We’ve all been there; sun blazing down as the scent of rosemary and lavender waft across the sheltered courtyard in a gentle breeze. White stucco walls draped with vibrant bougainvillea and grape vines; spiky palms jutting into an azure sky as water laps softly in perfect pool.
But then the last day of the holiday comes careering towards you like an express train and the next thing you know, it’s back to the dreary grey grind of everyday life.
It doesn’t need to be like that though. There’s absolutely no reason why you shouldn’t create your own little corner of the Mediterranean in your garden. The most important thing is not to be too ambitious. Small and bijou is the order of the day – just enough for you and a few friends to enjoy; that way all your efforts will be concentrated to much greater effect.
Next, pick your location. The most important ingredient is, of course, sunshine. We’re not overly blessed here in the UK but we do get our fair share and you need to make sure that your little patch of heaven gets plenty. The aim is to create an enclosed, but sheltered space which gets the maximum amount of sunshine each day so, if you can, choose a position where you have an existing south or south-west facing wall to act as a backdrop, then build out from that. If you have to build some walls, they don’t have to be very high – a metre or so is plenty – and you can always place plant containers along the top to create a more enclosed feeling. And don‘t worry too much about the quality of your brick or block work, because you‘re going to be rendering it.
The perfect focal point for your Mediterranean courtyard is a pond and water feature. Not only will it add some soothing sounds, but is a great excuse to have some fish and exotic plants that will really complete the atmosphere. Building a pond may sound daunting but it’s really quite straightforward. To start with, there’s no need to start digging a huge hole. Your Spanish (French, Greek or Italian) courtyard should have a raised pond with a broad tile or brick surround that makes perfect casual seating and a practical place to rest that gin and tonic.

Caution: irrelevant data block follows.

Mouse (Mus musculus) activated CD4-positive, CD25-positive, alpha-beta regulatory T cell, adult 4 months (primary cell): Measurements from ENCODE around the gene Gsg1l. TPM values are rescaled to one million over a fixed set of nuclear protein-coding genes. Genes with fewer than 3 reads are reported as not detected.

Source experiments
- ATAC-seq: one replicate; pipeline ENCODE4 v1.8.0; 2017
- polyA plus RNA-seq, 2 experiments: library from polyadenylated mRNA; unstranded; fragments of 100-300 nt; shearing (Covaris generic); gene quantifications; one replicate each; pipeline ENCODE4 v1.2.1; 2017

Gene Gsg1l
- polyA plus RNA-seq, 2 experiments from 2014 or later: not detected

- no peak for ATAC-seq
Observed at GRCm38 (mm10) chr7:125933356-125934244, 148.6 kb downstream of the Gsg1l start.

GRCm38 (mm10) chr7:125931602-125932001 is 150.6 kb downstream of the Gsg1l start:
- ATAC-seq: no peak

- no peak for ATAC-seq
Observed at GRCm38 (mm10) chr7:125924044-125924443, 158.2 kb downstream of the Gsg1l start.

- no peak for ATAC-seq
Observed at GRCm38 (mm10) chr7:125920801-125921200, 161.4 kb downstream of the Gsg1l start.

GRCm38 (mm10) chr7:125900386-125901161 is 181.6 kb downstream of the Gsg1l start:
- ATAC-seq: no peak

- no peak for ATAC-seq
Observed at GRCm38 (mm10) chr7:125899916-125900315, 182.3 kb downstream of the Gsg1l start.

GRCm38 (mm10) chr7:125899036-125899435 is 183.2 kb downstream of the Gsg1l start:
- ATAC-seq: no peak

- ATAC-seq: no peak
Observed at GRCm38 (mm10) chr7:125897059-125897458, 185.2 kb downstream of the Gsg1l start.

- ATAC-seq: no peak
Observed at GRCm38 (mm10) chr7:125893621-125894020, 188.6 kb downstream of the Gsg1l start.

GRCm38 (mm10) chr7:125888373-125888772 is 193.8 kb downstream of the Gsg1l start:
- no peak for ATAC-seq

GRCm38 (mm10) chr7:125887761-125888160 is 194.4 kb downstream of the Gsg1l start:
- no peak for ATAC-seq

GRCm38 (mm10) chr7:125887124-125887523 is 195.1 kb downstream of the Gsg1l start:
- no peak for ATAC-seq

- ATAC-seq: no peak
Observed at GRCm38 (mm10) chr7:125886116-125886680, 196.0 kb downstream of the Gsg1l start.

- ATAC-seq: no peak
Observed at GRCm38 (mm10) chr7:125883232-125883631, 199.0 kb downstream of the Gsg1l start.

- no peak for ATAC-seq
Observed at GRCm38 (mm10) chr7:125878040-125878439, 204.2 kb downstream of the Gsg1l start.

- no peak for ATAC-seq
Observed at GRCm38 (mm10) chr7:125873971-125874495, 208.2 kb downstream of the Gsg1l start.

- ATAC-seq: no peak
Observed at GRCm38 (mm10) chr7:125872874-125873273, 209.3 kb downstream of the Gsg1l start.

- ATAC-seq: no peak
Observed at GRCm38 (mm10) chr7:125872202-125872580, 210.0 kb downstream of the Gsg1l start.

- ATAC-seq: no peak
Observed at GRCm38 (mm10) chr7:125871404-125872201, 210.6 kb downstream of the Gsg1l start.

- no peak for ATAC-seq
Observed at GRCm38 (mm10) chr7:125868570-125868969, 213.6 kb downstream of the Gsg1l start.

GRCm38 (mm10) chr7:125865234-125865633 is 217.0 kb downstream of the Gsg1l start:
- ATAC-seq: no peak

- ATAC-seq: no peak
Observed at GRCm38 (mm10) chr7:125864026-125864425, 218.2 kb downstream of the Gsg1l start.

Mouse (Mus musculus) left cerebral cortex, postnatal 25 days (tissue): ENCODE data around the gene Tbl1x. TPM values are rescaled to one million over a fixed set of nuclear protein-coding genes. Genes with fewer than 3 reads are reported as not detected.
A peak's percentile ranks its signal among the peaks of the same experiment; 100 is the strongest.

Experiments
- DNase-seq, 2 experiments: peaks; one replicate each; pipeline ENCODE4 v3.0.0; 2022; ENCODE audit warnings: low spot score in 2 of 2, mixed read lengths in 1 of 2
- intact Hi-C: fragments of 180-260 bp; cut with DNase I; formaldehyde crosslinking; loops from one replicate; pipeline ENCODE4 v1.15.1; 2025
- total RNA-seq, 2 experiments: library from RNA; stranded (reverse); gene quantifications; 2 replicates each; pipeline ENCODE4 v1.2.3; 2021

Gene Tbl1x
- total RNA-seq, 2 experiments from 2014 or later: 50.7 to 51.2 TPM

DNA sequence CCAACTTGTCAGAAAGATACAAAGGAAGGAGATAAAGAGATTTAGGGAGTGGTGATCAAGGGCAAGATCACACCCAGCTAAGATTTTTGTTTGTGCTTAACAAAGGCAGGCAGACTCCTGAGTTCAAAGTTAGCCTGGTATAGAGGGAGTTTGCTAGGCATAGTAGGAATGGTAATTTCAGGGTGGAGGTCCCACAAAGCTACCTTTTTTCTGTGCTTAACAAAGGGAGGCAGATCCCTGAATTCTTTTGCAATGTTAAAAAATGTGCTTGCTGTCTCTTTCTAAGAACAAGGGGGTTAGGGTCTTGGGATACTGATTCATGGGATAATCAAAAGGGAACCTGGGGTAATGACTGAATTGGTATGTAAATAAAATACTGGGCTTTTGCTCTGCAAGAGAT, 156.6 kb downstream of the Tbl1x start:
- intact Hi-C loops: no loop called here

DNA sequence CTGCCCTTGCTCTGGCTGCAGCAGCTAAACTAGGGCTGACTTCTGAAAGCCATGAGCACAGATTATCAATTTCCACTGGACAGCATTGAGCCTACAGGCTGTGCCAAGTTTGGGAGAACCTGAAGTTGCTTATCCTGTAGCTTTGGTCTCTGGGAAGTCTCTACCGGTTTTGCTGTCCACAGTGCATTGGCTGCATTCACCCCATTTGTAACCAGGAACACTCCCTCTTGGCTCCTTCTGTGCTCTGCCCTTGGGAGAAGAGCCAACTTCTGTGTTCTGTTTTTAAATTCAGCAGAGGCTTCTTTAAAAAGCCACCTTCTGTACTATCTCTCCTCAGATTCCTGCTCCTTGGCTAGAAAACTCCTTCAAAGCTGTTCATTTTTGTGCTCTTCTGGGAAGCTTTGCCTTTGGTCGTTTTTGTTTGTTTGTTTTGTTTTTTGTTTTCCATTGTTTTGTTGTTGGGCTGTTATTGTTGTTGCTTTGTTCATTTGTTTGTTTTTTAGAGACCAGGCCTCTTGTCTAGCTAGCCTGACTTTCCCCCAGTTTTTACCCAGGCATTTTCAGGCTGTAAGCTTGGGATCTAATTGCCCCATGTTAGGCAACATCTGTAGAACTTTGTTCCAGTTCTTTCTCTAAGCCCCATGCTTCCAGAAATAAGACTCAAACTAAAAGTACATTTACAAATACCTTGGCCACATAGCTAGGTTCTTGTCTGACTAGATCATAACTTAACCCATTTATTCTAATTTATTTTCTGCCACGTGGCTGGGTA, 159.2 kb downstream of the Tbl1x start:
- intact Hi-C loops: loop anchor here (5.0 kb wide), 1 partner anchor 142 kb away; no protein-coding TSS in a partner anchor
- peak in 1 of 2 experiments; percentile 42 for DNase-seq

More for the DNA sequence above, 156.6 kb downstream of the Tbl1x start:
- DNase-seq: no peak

Keep it simple
As we’re now in the Mediterranean and drawing our inspiration from the Romans and Greeks, geometric shapes are good, this is no place for a Constable-esque rural pond with reed beds and rushes. Plan out the shape and position of your pond, keeping away from overhanging trees or you’ll be forever fishing dead leaves out of the water. If you plan to keep large fish in it, such as koi, then the deeper the better – but you’ll need to think about pumps and filtration systems. To keep it simple, a rectangular shape surrounded by a low 40cm wall will create a perfect foil for your al fresco entertaining. Don’t add your final bricks, slates or tiles to the top of the wall until the pond is lined. Once your wall is built, spread some sand over the bottom of the pond and then line the bottom, sides and part of the way across the top of the wall with a geotextile protective underlay, overlapping by 20-30cms between each strip.
Now is the time to measure the dimensions of the pond for your liner. Don’t do it until your pond is ready because, as the old proverb says, “there’s many a slip twixt cup and lip” and you really don’t want to end up with a liner that doesn’t fit.
Box-Welded Pond Liner
You’ll need the length and width of the bottom of your pond and the depth from the bottom to the top of the wall, and again the width of overlap you need part of the way across the top of wall. For a simple rectangular pond, these dimensions are sufficient for a supplier of pond liners to create a bespoke box-welded pond liner in EPDM (e.g. Epalyn) or butyl that will just drop into place. If your pond is a more complicated shape, or has different levels, you may need to use templates or detailed drawings so that liner can be made to order. Box-welded pond liners are perfect for geometrically shaped ponds as they fit without the need for folds and creases which can trap dirt and cause potential problems down the line.
Now lay another strip of underlay on top of the wall, sandwiching the liner between the two layers of underlay before placing the bricks or slabs which will finish off your wall. Now you can add a simple water feature, which could be as fancy as a small fountain or as simple as a classic Grecian urn lying on its side. Finish your walls with a render – your amateurish attempts at plastering will give the perfect finish – and, allowing a couple of weeks for the render to go off, add a coat of exterior paint, either in classic white or a rich Mediterranean burnt umber.
All you need now is plenty of atmospheric planting. There are some amazing authentic Mediterranean pots around from giants suitable for a 100-year-old olive tree to classic olive oil, wine and water jars. Add some palms and yuccas, aloes and agaves to add texture to the rich foliage of olive and grape vines. Bring in colour with bougainvillea, hibiscus, oleanders, rock roses, impatiens, agapanthus and canna lilies and then a sprinkle of herbs like lavender, rosemary, oregano, bay and thyme to complete the assault on your senses.